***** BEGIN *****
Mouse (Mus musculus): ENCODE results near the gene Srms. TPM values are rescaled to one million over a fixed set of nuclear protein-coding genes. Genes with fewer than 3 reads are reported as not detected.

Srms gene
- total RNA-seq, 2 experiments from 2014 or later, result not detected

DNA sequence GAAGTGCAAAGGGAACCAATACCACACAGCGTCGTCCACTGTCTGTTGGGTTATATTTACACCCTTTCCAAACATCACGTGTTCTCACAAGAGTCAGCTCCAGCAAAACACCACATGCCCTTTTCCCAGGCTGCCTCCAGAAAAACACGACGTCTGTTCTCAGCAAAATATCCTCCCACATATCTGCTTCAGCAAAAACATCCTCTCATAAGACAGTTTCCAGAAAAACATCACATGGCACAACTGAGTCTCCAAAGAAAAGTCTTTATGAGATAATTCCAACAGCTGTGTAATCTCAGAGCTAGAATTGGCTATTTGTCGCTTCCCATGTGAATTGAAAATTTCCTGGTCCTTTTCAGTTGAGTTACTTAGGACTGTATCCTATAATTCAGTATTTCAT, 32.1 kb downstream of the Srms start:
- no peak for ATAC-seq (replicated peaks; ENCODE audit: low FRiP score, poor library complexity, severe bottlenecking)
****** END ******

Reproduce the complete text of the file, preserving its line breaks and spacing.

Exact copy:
Mouse (Mus musculus): ENCODE results near the gene Srms. TPM values are rescaled to one million over a fixed set of nuclear protein-coding genes. Genes with fewer than 3 reads are reported as not detected.

Srms gene
- total RNA-seq, 2 experiments from 2014 or later, result not detected

DNA sequence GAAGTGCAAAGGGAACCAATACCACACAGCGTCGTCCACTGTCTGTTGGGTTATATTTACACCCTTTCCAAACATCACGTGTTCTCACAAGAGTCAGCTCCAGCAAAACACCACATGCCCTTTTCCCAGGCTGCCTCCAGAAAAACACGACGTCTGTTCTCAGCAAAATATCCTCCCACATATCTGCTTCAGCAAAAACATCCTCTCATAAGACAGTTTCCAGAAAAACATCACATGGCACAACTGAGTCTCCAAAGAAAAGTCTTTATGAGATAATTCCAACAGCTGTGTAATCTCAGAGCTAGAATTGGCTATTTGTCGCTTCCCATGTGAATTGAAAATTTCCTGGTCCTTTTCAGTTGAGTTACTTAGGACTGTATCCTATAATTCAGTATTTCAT, 32.1 kb downstream of the Srms start:
- no peak for ATAC-seq (replicated peaks; ENCODE audit: low FRiP score, poor library complexity, severe bottlenecking)